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  • Rob Vitnell

AFRM Referral Partner Newsletter - 5 August 2020

Updated: Apr 29, 2022

As the challenges of 2020 continue, I wanted to shine a spotlight this month on the importance of staying focused on the fundamentals of the risk advice we provide your clients.

With the economic and household financial uncertainties created by the COVID-19 pandemic and increasing cost of life insurance premiums, it is not surprising that many clients are looking to reduce the proportion of their incomes that they spend on insurance.

However, as this month’s case study illustrates, our practice of always taking the time to dig a little deeper to get the right information to deliver the best possible risk advice can – and does – change lives for the better.

I am so proud of adviser, Sam Brennan, for the help he provided this client. Sam proved we are not simply order takers. We are knowledgeable specialist risk advisers. Taking our advice can quite literally change your client's life.

Recently, as part of our annual performance review, we looked back at the ideals, values and culture our founders bred into the business more than two decades ago and at how we’ve developed over the years.

As demonstrated in the case study below, our passion and commitment to providing our clients with the very best financial risk management advice remains unchanged; as does our passion for standing by our clients when they need us most (at claim time) to ensure we help achieve the best possible health and financial outcomes for them.

We are a specialist financial risk management advice and claims management practice.

When we work with referral partners, something one of our founders used to always say is that we work on behalf of the referrers. As the referrer, you are your clients’ trusted adviser and the risk analysis and advice we do at AFRM is essentially a job we are doing on your behalf. We are complementary.

We are like-minded businesses that work together in specialising and providing the absolute best advice to our clients. We acknowledge that our referral partners are specialists in what you do and are grateful that you acknowledge that we at AFRM add value to your practices as specialists in risk analysis and advice.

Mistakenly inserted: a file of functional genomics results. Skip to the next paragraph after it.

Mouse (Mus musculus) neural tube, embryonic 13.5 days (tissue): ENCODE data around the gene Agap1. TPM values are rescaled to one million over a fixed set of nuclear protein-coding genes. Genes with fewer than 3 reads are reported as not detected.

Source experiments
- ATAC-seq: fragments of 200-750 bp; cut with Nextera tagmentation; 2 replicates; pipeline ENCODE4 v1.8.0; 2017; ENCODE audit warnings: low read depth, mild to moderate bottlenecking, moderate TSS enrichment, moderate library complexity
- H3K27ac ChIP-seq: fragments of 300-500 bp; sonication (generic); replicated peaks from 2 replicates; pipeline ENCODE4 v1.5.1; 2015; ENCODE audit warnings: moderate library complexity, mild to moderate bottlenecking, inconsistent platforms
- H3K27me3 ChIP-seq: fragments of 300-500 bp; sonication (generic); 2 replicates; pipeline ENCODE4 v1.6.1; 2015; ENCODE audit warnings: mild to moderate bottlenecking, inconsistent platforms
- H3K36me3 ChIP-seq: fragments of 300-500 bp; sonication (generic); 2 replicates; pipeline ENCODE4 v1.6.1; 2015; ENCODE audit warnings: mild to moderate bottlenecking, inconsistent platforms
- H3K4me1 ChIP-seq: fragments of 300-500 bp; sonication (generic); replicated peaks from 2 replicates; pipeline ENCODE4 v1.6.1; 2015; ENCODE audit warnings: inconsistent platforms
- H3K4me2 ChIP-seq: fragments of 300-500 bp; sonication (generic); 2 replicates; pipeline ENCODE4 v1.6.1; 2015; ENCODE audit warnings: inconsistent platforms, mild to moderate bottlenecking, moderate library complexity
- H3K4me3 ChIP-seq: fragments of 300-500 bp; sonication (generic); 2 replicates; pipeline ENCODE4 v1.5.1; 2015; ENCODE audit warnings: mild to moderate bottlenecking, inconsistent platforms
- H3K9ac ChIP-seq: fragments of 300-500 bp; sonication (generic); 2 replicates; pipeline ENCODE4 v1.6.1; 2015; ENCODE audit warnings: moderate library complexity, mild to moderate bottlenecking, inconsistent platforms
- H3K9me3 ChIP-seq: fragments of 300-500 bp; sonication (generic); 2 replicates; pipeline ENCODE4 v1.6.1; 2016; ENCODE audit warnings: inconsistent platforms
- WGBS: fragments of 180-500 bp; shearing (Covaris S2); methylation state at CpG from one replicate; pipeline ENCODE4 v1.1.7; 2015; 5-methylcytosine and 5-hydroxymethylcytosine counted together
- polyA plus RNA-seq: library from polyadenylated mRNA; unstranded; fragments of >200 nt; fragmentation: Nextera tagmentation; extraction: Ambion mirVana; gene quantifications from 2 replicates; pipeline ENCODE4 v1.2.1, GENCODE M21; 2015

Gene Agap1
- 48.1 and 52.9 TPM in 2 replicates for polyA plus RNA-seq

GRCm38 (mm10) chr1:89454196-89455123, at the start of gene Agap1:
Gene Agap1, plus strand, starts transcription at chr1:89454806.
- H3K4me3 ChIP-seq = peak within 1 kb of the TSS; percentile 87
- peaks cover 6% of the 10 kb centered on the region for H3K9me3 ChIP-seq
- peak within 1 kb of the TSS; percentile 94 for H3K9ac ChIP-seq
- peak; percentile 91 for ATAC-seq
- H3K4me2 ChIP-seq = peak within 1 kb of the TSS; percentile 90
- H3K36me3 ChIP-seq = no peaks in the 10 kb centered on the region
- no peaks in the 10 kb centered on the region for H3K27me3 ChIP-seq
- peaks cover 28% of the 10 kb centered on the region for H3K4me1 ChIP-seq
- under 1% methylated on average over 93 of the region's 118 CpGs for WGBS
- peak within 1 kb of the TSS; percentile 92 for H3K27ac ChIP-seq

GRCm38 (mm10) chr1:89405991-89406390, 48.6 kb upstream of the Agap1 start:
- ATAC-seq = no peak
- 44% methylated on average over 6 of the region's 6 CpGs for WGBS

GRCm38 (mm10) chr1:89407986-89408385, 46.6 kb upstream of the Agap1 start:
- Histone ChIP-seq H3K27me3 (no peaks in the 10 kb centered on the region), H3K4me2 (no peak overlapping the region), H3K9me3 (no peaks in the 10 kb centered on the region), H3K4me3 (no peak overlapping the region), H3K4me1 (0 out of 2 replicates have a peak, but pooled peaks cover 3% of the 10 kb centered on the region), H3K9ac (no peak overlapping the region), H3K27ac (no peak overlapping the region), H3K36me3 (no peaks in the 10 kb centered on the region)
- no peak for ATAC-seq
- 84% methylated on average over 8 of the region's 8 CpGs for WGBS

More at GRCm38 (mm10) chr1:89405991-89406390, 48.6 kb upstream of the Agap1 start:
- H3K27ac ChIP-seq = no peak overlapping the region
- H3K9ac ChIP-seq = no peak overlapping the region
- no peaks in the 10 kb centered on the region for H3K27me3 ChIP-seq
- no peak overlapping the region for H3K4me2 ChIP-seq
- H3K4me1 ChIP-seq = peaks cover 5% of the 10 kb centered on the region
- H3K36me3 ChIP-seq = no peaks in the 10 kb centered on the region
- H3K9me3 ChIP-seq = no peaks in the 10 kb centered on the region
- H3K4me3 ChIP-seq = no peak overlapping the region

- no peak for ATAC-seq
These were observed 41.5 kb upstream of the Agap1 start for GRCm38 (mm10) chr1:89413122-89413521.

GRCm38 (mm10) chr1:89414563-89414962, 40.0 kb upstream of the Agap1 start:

We are proud of the fact that we have retained our niche risk focus to help protect families against the unexpected financial misfortune that can occur as result of accident and illness.

We have no interest in the trend towards becoming a generalist. The world is full of aspiring “one-stop-shops” these days. Businesses trying to be a jack of all trades and actually becoming masters of none.

On your behalf, we help our clients plan for unexpected calamities that may come their way and we stand by them and fight for them if the time comes that they ever have to make a claim.

The entire AFRM team is proud of the fact that we have achieved around $190 million in claims paid to our clients.

We have achieved these positive health and financial outcomes for our clients because we haven’t been afraid to gently push back when a client asks to cancel or reduce their levels of cover.

Again, we take the time to dig a little deeper to understand their motivations and to get them to really understand the potential future impacts of the decisions they are contemplating.

That is what makes us different. We are purely specialists in analysing financial risk and developing strategies to manage those risks for your clients. We have a singular focus; a fundamental desire to help people.

As I said at the outset, the case study below proves we are not simply order takers. We are knowledgeable specialist risk advisers. We are committed to doing a great job for you and your clients.

Taking our advice can quite literally change your client’s life.


Rob Vitnell

Acting Managing Director, AFRM


Case Study

“I do appreciate your help over the last 6 months.”

It comes as no surprise that Australians are taking a close look at the amount they are paying in insurance premiums in these uncertain times.

That was the case in September 2019 when Mason and Ava [names changed to protect client privacy] were reviewing their household budget. Mason contacted AFRM concerned about how much he was paying in premiums on his two policies.

He had a Multi-Risk Term Life policy that provided Income Protection (IP), Life, Total and Permanent Disability (TPD) and Trauma cover and a second Term Life policy with TPD.

Mason became concerned when his total monthly premiums increased by almost $500 over the previous year, taking his monthly total premium payments to almost $2800.